a, The ρT(T, ϕ = −30°) data for an optimally doped (p = 0.16) LSCO, showing at which temperatures the measurements were made (arrowheads). b, Polar plots of ρT(ϕ) at the temperatures indicated (the same as in a, plus a room temperature measurement). The radial distance measures the magnitude of ρT, with the positive values in blue and negative in red. (For better visibility, the radial extents here are all normalized to the same size.) Here and in the text Tc refers to the midpoint of the resistive transition, which approximately coincides with the maximum of . Apparently, the nematic director of superconducting fluctuations has a different orientation from that in the ‘normal’ state at higher temperatures. c, Dependence of the difference Δα = |α(T = 295 K) − α(T = Tc)| on doping. The angular resolution, and the upper limit on the standard deviation (indicated by the error bars) of α, is ±5°. Note that in all samples α stays essentially constant from room temperature down to the onset of the superconducting transition, suggesting that the observed director ‘rotation’ may in fact result from different preferred (that is, highest conductivity) directions in the normal state and in the region of superconducting fluctuations. Source data
Extended Data Figure 9 Resilience of the transverse resistivity in LSCO to the applied magnetic field.
a, Orange dots, dependence of ρT measured in one LSCO (p = 0.07) device at T = 295 K on the magnetic field applied parallel to the film surface. No statistically significant effect is observed up to B = 1.1 T. Red dots, transverse resistivity measured with the field perpendicular to the film surface, showing a pronounced Hall effect. Note, however, that it has an offset that is not B-dependent, that is, the Hall signal is superposed on top of the ‘nematic’ one. b, A detailed comparison of the ρT(ϕ) angular dependence measured using a sunbeam-patterned LSCO (p = 0.10) film at T = 295 K shows that an in-plane field B = 1.1 T affects neither the nematicity amplitude nor the director orientation. Blue dots, data at B = 0; orange dots, data at B = 1.1 T; red line, fit to . Source data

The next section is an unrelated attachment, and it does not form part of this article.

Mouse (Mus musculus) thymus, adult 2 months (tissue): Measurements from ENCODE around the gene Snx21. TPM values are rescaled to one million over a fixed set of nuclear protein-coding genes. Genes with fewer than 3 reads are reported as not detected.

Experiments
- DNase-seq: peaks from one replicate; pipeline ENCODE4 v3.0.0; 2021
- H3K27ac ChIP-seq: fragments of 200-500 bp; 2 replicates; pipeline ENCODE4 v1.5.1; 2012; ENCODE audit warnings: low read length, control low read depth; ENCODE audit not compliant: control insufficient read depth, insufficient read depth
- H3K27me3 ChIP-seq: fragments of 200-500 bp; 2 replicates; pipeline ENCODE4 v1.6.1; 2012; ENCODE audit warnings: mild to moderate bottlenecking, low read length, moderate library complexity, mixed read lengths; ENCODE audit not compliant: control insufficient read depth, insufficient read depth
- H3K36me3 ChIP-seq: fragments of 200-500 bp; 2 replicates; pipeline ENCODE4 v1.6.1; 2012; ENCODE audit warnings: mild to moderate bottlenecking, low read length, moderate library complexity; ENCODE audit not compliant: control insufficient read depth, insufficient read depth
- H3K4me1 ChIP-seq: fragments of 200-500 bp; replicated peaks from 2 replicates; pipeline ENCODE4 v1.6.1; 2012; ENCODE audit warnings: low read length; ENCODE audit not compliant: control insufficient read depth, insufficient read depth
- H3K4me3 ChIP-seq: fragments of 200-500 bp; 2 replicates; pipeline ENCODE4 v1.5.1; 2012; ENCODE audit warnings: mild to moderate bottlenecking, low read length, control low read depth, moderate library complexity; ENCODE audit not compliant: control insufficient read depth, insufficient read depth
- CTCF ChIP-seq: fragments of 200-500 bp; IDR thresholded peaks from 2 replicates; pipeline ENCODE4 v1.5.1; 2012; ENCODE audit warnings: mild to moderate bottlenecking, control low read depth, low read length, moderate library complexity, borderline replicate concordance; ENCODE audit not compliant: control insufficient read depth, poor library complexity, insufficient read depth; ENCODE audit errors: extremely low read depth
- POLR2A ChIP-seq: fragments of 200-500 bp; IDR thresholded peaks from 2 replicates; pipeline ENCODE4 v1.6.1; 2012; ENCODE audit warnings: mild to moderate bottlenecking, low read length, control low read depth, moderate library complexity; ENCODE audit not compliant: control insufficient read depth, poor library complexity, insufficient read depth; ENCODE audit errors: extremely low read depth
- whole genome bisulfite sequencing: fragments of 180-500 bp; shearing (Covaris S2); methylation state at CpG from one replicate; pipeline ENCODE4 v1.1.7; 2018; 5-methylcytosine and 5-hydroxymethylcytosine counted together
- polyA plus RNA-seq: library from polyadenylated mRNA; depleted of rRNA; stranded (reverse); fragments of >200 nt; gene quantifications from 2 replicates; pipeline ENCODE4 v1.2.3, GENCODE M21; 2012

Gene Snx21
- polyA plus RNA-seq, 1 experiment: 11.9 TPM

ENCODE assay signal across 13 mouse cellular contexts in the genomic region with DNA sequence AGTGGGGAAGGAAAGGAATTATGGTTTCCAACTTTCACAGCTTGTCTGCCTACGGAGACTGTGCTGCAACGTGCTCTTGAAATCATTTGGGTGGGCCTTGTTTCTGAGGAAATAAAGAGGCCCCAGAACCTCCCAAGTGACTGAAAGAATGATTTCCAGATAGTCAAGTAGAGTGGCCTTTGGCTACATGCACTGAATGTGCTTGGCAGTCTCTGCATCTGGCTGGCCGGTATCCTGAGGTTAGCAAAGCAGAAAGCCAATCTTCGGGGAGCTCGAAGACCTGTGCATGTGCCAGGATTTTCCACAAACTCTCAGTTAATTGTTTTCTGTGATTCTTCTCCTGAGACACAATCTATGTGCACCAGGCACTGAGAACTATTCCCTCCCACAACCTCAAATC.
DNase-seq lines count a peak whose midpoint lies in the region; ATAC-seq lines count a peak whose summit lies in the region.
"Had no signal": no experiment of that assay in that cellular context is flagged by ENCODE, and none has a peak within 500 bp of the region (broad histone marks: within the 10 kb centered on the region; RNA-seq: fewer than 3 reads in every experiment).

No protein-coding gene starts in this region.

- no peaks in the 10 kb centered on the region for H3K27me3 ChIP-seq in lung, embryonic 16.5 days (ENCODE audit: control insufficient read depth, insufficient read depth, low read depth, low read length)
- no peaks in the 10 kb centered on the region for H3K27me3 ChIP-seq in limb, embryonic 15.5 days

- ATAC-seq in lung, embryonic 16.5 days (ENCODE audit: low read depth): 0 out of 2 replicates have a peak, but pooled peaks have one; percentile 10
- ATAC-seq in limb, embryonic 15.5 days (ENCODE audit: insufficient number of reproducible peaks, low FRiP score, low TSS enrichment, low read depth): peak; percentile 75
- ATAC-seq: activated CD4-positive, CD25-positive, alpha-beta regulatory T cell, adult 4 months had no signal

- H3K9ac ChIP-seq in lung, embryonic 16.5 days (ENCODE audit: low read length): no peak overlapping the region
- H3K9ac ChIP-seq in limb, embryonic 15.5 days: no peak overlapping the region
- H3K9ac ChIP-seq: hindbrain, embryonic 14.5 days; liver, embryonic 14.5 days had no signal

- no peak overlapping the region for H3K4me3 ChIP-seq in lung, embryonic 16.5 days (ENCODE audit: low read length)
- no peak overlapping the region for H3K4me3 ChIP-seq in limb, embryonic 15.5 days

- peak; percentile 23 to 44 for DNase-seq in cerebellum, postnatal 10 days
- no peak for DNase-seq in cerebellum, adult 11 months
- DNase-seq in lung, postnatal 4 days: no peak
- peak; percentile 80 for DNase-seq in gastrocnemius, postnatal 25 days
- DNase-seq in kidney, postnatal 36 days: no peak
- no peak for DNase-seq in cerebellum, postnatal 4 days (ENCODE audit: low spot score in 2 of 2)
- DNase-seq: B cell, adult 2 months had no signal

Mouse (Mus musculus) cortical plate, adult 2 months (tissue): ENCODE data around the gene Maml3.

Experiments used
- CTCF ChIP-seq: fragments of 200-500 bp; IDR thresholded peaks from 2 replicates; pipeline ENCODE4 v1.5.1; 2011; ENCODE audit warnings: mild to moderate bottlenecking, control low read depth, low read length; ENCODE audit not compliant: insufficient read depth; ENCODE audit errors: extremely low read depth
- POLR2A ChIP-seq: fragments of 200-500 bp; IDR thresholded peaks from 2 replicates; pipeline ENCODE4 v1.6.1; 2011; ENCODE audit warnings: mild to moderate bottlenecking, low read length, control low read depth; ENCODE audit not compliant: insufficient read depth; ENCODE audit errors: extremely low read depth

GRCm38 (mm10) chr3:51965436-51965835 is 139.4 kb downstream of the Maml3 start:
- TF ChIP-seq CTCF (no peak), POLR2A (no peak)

a, Blue dots, ρT(ϕ) data, measured at T = 295 K, in an underdoped (p = 0.12) LSCO film grown on, and epitaxially anchored to, an orthorhombic NdGaO3 (NGO) substrate. The red lines are fits to . b, The same, measured at Tc-midpoint. c, ρT(ϕ) at T = 295 K in an optimally doped (p = 0.16) LSCO film on an NGO substrate. d, The same, measured at Tc-midpoint. In these films, owing to a substantial (about 1%) orthorhombic distortion, the nematic director is pinned to one of the crystal axes at all temperatures, that is, it does not rotate with p and T. This is also apparent from the ‘clover-leaf’ patterns (polar plots), shown to the right of the corresponding panels. Source data
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Wu, J., Bollinger, A., He, X. et al. Spontaneous breaking of rotational symmetry in copper oxide superconductors. Nature 547, 432–435 (2017) doi:10.1038/nature23290